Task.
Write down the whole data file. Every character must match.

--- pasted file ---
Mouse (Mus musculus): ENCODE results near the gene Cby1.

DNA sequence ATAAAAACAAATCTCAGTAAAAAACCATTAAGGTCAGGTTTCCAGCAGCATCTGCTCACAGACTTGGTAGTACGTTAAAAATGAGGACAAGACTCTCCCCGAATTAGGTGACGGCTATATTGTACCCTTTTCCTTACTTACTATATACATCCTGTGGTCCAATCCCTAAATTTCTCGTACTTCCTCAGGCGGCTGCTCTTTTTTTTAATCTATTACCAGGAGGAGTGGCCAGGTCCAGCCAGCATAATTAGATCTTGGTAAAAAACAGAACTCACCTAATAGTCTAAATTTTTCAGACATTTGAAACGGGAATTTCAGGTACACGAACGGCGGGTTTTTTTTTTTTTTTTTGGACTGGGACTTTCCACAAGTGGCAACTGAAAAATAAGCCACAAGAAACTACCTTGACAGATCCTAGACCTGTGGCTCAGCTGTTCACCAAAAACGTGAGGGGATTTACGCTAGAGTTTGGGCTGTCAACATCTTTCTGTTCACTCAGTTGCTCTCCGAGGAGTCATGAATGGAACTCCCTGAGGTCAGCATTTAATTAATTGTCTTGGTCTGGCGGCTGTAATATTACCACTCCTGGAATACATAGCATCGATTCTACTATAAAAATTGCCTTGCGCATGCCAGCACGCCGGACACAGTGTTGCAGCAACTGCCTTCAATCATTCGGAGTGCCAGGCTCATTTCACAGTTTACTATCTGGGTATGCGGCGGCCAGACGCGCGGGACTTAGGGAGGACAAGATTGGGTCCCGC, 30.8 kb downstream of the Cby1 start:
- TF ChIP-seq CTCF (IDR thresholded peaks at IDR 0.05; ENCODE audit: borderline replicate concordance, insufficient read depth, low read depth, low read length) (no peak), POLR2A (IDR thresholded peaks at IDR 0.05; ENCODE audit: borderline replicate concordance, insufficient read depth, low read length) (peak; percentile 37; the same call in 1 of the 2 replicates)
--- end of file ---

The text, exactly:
Mouse (Mus musculus): ENCODE results near the gene Cby1.

DNA sequence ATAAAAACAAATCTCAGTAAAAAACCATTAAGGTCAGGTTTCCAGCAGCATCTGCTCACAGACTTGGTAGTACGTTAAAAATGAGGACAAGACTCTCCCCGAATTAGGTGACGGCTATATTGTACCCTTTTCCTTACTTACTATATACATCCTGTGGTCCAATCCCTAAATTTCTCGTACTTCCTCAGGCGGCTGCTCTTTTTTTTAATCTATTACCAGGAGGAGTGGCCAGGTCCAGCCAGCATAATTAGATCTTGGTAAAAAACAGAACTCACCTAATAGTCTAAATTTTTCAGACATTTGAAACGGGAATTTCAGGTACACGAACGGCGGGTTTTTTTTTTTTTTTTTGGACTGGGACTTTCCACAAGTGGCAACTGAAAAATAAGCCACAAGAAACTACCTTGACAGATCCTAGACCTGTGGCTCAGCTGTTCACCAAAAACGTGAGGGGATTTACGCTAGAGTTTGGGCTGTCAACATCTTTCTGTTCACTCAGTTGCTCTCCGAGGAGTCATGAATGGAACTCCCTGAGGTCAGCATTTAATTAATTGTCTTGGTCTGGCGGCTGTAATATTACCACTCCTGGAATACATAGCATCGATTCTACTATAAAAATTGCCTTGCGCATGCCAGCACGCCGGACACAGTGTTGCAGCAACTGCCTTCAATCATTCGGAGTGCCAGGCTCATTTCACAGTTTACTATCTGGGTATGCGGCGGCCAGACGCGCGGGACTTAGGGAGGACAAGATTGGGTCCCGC, 30.8 kb downstream of the Cby1 start:
- TF ChIP-seq CTCF (IDR thresholded peaks at IDR 0.05; ENCODE audit: borderline replicate concordance, insufficient read depth, low read depth, low read length) (no peak), POLR2A (IDR thresholded peaks at IDR 0.05; ENCODE audit: borderline replicate concordance, insufficient read depth, low read length) (peak; percentile 37; the same call in 1 of the 2 replicates)